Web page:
Why do I need to know how to draw? The computer will do everything for me. First of all, the computer will NOT do everything for you. It’s only a machine and a tool at your disposal. It can’t create a logo, draw a human face, or layout a page without your input. I tell my graphic design students all the time YOU are the artist, YOU get to decide what to create and how it will look. Think back to the last time you drew a landscape or a scene with people in it. You as the artist got to choose what went into the picture and what to leave out. Otherwise it’s not art. Don’t like the branch on a tree? Don’t like the pose one person is taking? Leave it out. Change a color. Move an object to another location. You as the artist get to change things to suit your vision.
My second point is accessibility. If you’re creating a webpage or graphic design for a client, submit a pencil or two for approval. It doesn’t have to be elaborate or extremely detailed, just enough to show what the page might look like. Clients like to have some involvement in their projects. Show them a pencil and they feel comfortable giving input and making suggestions, a pencil is a work in progress and they can put in their two-cents
worth. If you submit computer generated images they tend to look finished and clients may be weary of making changes. Or maybe they just don’t like it at all and want another direction. You’ve just invested a lot of time on the computer that is wasted. A pencil layout is quicker to create and easier to change from all points of view.
Time is money. How quickly can you draw a simple shape with a pencil as opposed to creating it on the computer. Now multiply that by twenty. Working through concepts for a logo you should be able to crank out a dozen or two quick sketches, exploring possibilities of shape, proportion, and alignment. Try doing the same thing on the computer and you’ll get caught up with the technology and lose the spontaneity of the design. Working with a pencil gives you the ability to erase and redraw quickly as your eye sees things developing that you might not have seen on the computer screen. Designing a larger document like a multiple page website or a magazine? Pencil out a grid first and copy it as many times as needed. Sketch in the items for each page, looking for things that might conflict with your layout, resolve issues before you get backed into a corner. See the whole thing come together as a unit, develop continuity (a Principle of design). Minutes spent penciling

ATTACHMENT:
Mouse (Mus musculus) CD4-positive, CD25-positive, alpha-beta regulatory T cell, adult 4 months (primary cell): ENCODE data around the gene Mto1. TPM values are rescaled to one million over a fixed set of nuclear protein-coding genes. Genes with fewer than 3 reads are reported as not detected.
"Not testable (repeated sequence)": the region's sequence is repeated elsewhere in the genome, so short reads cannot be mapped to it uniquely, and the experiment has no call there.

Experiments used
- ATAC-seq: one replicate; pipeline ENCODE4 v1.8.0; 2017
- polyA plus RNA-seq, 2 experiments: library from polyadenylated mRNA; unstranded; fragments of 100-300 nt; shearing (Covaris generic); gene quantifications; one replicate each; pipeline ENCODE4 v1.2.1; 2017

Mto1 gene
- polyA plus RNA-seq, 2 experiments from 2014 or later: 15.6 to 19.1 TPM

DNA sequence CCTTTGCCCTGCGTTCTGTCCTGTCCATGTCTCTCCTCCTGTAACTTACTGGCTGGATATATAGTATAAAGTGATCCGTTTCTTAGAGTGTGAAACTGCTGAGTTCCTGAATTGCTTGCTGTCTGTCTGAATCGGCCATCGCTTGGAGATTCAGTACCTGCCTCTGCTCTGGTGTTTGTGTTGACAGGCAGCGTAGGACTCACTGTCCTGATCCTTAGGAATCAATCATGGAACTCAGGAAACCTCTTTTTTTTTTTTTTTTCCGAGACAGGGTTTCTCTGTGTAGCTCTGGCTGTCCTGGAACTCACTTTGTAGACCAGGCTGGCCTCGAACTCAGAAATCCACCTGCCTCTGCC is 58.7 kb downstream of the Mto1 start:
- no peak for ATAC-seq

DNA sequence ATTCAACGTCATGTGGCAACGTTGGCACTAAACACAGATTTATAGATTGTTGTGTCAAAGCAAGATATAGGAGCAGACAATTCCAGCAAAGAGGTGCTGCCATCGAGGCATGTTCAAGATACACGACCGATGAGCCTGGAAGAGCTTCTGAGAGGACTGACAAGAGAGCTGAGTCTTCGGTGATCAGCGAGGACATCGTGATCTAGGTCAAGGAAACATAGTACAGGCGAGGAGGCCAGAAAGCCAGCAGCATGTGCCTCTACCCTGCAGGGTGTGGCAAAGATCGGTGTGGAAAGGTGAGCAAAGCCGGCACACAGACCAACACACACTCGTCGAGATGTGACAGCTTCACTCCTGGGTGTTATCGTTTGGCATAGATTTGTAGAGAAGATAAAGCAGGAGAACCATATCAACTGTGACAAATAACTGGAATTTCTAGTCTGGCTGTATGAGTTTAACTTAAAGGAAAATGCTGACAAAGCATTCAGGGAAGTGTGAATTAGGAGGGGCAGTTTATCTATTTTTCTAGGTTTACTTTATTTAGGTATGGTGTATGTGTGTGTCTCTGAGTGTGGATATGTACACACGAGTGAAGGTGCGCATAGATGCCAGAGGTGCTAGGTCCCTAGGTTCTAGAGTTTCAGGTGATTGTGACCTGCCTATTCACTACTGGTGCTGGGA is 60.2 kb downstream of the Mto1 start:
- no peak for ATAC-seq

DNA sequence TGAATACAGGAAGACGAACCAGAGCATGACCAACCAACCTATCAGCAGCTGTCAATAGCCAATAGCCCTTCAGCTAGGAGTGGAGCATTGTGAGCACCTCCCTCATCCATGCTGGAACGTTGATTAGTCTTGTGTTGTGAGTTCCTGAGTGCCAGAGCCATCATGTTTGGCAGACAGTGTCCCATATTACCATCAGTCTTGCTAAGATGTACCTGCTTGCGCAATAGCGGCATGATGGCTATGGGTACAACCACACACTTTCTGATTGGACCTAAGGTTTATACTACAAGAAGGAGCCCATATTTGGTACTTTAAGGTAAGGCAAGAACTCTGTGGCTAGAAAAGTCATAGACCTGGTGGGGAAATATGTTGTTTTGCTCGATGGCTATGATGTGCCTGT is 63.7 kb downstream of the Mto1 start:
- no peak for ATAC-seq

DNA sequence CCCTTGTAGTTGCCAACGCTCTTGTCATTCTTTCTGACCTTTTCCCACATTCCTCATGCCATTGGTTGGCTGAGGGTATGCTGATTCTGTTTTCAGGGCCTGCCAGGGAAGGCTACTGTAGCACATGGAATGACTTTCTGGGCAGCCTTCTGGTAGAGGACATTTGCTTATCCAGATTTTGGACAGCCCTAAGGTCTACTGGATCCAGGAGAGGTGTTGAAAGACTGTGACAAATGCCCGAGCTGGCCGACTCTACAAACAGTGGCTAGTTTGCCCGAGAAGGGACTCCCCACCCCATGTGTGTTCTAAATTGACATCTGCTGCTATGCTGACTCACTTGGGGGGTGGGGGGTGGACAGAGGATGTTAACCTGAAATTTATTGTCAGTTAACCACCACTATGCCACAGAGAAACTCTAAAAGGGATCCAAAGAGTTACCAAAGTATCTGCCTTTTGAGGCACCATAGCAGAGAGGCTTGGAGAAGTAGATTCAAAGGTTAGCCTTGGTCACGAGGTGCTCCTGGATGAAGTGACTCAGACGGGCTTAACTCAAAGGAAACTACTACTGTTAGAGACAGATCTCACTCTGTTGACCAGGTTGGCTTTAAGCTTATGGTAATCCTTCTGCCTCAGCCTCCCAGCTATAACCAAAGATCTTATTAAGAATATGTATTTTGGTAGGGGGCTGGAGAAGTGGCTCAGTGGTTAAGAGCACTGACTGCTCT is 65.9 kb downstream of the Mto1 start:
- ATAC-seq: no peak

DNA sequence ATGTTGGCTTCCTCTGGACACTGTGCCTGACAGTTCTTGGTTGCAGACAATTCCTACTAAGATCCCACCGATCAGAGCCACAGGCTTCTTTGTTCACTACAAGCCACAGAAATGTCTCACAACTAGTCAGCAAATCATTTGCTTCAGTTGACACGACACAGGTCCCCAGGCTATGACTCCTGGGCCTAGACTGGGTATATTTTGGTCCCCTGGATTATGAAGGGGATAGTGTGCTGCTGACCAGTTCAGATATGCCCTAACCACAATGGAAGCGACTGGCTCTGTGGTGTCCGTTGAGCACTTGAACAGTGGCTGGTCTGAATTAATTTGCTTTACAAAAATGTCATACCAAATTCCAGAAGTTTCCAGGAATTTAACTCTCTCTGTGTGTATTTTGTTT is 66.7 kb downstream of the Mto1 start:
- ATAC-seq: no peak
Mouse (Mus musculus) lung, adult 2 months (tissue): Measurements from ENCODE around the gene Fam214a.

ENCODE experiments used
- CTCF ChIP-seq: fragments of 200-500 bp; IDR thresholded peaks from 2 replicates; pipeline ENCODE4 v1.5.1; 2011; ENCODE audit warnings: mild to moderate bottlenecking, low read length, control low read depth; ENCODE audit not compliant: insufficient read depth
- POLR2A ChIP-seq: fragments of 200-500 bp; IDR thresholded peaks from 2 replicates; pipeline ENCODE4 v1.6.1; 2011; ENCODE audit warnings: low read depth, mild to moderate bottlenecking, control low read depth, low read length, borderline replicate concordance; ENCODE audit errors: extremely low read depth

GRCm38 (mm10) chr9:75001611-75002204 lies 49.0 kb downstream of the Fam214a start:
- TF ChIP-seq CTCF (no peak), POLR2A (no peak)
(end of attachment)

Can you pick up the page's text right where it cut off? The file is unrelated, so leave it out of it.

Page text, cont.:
out your pages will save you hours of redesigning something that just didn’t work on the computer.
My last point is ownership. Chances are, you are working for someone else. If you are just “messing around” and the artwork is just for you, go ahead and use pictures from websites or stock photo companies. Just don’t try to sell it or market it. But if you are creating something for a client or employer, be careful. Copyright laws cover a lot of images found on the internet. A few years ago an artist used an image of candidate Barack Obama as the basis for a poster. Although he made a graphic design the image he worked from was a copyrighted Associated Press photo and the artist ended up in big trouble in court. The safest thing is get a good camera and take your own photos. Before the advent of digital cameras, I went through a lot of Polaroid pictures to get the image I wanted for an illustration. When you are taking your own photos YOU are in control of the image, the lighting, the design. When you use images from stock photo sites and “Google Images” you are limiting your creativity and compromising the design that is in your head and heart.
So grab a sketchbook and draw. Anytime you’re getting bored with TV, draw. Sitting and waiting for a ride? Draw. The more you draw the easier it will get. You will never look back on your life and say, Gee, I wished I hadn’t drawn so much.